REMEMBER THE SPARTANS: Why you should consider becoming a plaintiff’s lawyer by Ram Fletcher
Since graduating from law school in 2005, I have spent most of my professional career representing people damaged as a result of the negligence or unlawful conduct of others. In virtually every case I handle, I am faced with the task of seeking justice for my client against people and businesses that have more lawyers, more money and more political influence than either myself or my client. As a result, sometimes I imagine that the relatively few but fierce plaintiff’s attorneys are like the famous Spartan warriors from ancient Greece depicted in the 2007 movie 300; we willingly fight for clients and causes against adversaries of seemingly insurmountable wealth and might. Fortunately, unlike the Spartans portrayed in the film, plaintiff’s lawyers are often victorious.
In my experience, most people go to law school hoping that one day—preferably sooner than later—they will get a job working with a large firm, make lots of money and represent the interests of powerful companies or government agencies. This is particularly true of individuals who aspire to be litigators. And why not? We like to win and the sad but often true reality is that the outcomes of disputes are driven as much (if not more) by money and resources than by fairness and justice. So it stands to reason that when considering a career path, many prospective litigators choose to offer their talents to large, influential defense firms. You know the old saying, “If you can’t beat ‘em, join ‘em.”
So why would anyone want to be a plaintiff’s trial lawyer? Let me suggest a few reasons a new lawyer should consider becoming a plaintiff’s lawyer that go beyond the romantic and commonly cited—though true—notions that we “serve the people,” “protect the community,” and “hold wrongdoers accountable.”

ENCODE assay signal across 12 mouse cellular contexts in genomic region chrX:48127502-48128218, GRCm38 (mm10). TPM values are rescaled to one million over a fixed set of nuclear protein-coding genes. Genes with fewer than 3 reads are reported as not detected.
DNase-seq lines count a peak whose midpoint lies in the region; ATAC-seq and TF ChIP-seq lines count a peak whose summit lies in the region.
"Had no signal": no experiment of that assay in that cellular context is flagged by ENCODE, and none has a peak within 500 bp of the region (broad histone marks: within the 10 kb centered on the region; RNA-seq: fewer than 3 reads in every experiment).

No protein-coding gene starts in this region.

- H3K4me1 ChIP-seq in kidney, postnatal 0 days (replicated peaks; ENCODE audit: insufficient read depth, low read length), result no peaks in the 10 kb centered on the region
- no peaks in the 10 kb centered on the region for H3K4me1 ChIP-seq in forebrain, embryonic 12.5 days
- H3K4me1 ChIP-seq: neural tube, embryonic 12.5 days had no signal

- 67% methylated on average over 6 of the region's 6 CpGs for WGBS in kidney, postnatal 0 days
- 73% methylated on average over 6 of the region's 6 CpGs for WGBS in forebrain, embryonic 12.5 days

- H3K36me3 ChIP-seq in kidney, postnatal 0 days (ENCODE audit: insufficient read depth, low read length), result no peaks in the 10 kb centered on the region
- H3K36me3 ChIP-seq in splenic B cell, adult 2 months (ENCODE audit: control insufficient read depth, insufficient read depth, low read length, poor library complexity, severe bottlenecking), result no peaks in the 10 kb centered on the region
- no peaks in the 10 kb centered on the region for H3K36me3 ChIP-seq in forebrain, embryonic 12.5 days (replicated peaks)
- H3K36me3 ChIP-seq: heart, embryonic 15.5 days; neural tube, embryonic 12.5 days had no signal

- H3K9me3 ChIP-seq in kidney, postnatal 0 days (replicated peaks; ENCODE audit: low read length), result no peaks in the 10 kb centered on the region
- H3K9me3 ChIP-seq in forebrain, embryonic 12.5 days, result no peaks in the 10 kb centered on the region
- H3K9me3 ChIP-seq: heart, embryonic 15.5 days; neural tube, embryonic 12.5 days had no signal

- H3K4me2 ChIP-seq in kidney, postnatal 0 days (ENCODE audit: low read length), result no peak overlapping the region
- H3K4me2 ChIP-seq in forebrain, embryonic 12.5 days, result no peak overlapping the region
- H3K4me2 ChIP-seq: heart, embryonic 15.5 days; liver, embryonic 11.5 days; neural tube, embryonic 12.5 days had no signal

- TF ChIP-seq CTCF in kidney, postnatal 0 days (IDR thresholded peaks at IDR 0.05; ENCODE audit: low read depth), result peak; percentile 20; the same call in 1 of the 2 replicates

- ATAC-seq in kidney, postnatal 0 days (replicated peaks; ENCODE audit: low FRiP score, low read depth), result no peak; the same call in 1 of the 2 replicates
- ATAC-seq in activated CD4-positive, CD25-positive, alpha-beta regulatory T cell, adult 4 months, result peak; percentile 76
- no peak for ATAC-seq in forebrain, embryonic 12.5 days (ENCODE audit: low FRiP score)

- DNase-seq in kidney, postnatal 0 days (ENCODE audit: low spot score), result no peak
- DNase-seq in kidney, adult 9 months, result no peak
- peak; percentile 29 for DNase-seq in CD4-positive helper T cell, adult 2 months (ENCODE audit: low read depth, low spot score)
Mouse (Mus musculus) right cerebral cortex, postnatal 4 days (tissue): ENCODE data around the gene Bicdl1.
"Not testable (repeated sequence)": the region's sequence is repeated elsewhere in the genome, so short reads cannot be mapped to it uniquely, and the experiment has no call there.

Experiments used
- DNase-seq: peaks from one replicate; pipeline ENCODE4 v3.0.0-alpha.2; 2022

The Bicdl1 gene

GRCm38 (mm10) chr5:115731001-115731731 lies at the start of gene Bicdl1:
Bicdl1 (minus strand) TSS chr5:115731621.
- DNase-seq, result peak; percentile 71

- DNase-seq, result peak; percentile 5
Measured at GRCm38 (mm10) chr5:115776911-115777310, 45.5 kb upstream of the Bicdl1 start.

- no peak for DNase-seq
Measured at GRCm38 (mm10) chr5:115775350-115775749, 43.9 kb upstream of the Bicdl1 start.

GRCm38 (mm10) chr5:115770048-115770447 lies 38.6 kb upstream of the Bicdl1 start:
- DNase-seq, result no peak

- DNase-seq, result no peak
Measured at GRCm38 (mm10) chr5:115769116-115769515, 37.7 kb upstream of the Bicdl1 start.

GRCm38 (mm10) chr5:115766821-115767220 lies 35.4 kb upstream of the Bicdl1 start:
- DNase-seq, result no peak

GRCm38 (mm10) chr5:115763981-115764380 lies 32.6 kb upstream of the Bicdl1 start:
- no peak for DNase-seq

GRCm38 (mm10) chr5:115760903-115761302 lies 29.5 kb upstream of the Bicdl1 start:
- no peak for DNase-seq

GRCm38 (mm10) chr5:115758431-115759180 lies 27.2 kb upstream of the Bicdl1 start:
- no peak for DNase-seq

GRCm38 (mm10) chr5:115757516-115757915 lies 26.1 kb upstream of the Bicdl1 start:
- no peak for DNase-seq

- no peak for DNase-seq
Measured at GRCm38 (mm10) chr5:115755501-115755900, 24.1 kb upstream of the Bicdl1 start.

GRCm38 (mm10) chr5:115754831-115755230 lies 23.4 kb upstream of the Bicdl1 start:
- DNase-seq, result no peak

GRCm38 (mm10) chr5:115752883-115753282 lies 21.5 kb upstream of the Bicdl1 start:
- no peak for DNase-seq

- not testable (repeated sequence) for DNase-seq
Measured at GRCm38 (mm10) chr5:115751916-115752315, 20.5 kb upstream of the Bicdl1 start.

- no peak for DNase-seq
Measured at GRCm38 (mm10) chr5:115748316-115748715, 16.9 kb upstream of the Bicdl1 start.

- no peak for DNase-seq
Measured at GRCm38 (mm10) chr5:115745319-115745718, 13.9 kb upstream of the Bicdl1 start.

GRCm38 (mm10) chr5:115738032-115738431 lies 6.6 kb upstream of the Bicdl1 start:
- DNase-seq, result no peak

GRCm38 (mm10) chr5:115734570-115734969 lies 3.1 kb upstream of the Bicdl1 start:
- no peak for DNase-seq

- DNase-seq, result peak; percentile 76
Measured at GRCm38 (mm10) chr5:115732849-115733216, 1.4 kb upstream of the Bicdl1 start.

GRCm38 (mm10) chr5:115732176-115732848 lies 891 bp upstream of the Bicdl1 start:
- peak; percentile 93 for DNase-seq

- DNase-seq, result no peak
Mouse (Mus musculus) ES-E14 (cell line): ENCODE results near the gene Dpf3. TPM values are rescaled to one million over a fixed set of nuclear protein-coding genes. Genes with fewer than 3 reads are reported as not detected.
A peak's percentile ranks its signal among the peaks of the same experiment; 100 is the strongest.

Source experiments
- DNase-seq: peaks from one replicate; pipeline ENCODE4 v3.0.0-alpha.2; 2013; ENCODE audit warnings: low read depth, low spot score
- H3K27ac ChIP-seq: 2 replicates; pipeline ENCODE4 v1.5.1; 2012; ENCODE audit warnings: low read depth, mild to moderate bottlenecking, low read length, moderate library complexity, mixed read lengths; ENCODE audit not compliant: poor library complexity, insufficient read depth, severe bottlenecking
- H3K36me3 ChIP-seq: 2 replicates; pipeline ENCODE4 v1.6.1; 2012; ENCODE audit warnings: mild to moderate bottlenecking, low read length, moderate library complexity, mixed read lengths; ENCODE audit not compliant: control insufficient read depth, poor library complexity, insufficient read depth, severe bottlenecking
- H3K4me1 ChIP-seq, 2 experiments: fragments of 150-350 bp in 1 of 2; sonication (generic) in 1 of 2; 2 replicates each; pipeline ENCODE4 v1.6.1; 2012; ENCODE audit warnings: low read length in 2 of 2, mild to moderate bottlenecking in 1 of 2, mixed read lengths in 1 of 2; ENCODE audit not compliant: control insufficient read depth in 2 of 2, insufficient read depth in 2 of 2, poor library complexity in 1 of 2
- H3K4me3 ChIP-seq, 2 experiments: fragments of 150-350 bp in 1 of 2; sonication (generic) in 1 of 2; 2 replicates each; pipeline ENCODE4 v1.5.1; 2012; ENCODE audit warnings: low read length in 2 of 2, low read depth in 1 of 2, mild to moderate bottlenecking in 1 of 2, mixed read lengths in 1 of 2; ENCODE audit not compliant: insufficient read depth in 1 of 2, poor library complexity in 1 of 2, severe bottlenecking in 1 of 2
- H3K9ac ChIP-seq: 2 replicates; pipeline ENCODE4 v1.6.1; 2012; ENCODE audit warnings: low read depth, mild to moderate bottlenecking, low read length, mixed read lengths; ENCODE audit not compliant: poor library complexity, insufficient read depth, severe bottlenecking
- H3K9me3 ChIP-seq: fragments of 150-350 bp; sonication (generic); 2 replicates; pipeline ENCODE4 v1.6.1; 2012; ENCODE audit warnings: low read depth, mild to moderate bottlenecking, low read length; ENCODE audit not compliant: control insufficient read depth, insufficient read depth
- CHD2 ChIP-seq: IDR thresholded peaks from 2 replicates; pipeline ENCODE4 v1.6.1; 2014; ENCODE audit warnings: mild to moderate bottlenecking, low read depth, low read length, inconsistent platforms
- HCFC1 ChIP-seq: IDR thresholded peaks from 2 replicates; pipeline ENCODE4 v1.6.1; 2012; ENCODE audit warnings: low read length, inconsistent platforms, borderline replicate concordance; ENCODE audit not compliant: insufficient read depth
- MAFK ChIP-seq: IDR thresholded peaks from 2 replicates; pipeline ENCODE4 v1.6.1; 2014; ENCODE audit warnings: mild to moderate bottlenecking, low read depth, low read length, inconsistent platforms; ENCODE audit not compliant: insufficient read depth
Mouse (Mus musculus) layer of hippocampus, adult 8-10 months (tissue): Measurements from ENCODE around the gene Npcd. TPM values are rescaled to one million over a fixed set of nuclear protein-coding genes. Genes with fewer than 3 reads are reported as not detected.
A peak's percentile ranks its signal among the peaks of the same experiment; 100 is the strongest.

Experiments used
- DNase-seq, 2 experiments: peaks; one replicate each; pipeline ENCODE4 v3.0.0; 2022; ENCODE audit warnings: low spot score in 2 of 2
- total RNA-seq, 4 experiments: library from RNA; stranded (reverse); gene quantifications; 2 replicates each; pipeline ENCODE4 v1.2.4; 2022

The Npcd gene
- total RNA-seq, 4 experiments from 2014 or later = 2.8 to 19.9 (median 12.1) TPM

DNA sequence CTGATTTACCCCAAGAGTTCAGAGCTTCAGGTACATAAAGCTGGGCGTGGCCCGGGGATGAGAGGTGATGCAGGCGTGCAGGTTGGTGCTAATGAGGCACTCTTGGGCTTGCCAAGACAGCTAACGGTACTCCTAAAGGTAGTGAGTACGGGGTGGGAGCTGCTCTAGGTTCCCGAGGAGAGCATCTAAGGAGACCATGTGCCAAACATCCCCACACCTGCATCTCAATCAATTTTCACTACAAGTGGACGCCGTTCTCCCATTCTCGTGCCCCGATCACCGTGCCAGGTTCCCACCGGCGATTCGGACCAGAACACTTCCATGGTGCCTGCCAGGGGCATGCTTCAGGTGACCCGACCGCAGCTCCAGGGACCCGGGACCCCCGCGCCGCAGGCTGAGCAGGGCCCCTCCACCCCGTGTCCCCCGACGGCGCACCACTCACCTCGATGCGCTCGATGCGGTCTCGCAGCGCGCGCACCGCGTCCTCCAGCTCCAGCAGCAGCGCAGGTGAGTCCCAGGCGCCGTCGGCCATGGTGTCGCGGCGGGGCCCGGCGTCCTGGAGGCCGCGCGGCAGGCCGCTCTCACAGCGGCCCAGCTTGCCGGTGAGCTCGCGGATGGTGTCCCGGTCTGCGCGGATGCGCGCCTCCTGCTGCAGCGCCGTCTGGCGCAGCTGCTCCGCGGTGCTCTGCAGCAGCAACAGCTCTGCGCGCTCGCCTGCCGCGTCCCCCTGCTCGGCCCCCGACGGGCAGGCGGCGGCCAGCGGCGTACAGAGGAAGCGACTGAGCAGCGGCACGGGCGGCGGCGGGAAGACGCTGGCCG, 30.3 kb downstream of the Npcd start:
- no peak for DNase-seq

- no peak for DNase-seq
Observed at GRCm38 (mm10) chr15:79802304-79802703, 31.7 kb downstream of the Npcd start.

1. You get to be a lawyer
Because plaintiff’s attorneys typically work in smaller firms that are less hierarchical, new lawyers actually get to practice law. In fact, the expectation at most plaintiff’s firms is that new attorneys will interact with clients, take depositions, negotiate settlements, argue motions and even try cases. The smaller the firm—and certainly if you work for yourself—the better chance you will have to develop the professional skills necessary to become a skilled litigator. Additionally, in a smaller firm you often will have a closer relationship with the attorneys in the office, offering more meaningful opportunities for mentorship. In short, I have found doing plaintiff’s work accelerates the learning curve every new attorney goes through, making you more capable, accomplished and marketable than attorneys of similar vintage.
This is in stark contrast to what most associates do at large firms where they are often relegated to tedious document review projects, drafting memos for more senior attorneys, crafting written discovery responses and perhaps occasionally observing depositions, mediations and trials. Essentially, after all the work they do to become lawyers, they end up being highly paid research clerks. It is quite rare when new attorneys at large firms get meaningful client contact, trial experience or exercise any decision making authority over how a case is handled. It always amazes me when I interact with attorneys who have been practicing for a few years at big firms who, though quite intelligent, have not developed the abilities necessary to be good lawyers.
2. No billing requirement
Doing plaintiff’s work allows you to avoid the billable hour requirement most firms impose on their associates. In the plaintiff attorney’s world, it’s all about achieving optimal results in the most efficient way possible. There is no incentive to “bill the file” just to meet some arbitrary requirement intended to increase firm profits. In many instances the billable hour requirement is nothing more than a “pyramid scheme” where associates work tirelessly to generate huge payouts to partners. While you might earn a $150,000 salary in the process, when you consider that your billable hour requirement may generate over $750,000 in attorney fees, the tradeoff doesn’t seem as attractive. Moreover, as we have recently seen, firms that employ this model are starting to collapse under their own weight with savvy clients refusing to participate in the billable hour game. This has contributed to mass layoffs, stagnant hiring, and numerous large firm closures.